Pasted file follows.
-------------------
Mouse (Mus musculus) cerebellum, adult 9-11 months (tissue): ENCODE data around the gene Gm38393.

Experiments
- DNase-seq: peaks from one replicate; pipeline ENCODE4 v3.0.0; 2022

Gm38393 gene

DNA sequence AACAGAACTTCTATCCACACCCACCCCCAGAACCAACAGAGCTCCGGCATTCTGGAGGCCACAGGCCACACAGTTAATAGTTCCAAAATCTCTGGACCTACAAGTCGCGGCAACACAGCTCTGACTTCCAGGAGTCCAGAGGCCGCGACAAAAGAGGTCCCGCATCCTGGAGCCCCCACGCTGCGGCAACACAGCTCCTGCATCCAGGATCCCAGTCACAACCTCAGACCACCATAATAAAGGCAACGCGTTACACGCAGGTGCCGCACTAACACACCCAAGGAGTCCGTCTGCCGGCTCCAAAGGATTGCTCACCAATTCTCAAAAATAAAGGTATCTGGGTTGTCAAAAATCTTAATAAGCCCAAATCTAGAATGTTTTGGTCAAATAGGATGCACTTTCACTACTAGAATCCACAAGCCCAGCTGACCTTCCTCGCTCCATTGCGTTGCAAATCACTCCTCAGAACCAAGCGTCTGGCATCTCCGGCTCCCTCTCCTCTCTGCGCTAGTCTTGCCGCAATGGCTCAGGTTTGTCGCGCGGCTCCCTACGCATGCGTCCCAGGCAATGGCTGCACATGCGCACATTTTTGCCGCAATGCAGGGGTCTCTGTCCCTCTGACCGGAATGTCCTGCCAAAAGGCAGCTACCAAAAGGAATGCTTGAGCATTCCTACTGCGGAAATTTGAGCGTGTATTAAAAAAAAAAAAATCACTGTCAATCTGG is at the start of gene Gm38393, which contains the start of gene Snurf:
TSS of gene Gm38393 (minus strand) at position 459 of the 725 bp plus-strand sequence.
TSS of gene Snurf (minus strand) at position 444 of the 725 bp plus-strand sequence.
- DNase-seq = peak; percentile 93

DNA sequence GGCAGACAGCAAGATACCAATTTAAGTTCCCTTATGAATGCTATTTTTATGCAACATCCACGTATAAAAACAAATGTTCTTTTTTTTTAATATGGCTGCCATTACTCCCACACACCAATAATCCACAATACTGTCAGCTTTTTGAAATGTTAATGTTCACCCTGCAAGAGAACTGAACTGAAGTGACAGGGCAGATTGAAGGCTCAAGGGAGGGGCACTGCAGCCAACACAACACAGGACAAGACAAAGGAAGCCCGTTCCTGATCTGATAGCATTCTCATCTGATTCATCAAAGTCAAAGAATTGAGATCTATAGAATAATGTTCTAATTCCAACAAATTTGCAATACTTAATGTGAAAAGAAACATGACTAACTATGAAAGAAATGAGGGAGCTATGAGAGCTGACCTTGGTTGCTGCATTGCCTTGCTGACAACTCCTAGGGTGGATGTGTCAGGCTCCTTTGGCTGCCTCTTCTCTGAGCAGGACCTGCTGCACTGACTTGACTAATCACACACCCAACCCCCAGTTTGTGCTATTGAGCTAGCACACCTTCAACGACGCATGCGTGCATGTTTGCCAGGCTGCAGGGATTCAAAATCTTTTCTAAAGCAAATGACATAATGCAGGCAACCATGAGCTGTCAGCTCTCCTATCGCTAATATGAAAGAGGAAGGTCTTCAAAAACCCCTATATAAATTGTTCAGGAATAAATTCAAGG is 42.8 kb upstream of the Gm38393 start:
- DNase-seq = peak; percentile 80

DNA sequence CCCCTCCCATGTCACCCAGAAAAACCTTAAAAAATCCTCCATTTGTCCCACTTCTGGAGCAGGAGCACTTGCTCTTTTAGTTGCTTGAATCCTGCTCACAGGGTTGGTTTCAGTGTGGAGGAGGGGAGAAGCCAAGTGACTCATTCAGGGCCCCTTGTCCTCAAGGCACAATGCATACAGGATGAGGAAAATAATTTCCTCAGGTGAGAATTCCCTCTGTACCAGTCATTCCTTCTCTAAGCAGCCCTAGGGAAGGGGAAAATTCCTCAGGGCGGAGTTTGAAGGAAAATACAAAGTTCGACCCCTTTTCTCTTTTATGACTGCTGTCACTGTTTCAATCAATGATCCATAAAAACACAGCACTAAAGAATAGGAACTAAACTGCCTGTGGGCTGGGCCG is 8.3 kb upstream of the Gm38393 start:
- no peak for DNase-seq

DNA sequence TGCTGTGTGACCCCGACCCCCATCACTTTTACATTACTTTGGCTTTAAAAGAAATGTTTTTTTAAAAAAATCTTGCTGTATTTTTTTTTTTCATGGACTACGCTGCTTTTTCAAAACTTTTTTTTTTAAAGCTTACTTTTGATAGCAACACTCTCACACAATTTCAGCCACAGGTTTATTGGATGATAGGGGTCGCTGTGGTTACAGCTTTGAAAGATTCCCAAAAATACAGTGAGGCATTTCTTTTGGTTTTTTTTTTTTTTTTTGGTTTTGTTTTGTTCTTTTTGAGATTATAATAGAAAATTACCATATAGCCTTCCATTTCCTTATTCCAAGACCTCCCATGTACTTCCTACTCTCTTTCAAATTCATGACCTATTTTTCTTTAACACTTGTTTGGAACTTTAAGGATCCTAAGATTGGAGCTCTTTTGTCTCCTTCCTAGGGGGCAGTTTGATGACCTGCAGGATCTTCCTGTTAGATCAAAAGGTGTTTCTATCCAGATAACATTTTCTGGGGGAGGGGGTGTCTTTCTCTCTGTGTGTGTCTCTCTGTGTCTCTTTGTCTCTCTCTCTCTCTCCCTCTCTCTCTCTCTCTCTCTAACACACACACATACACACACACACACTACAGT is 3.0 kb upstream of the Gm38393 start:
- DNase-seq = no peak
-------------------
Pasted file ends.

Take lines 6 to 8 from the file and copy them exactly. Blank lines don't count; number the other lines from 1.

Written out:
TSS of gene Gm38393 (minus strand) at position 459 of the 725 bp plus-strand sequence.
TSS of gene Snurf (minus strand) at position 444 of the 725 bp plus-strand sequence.
- DNase-seq = peak; percentile 93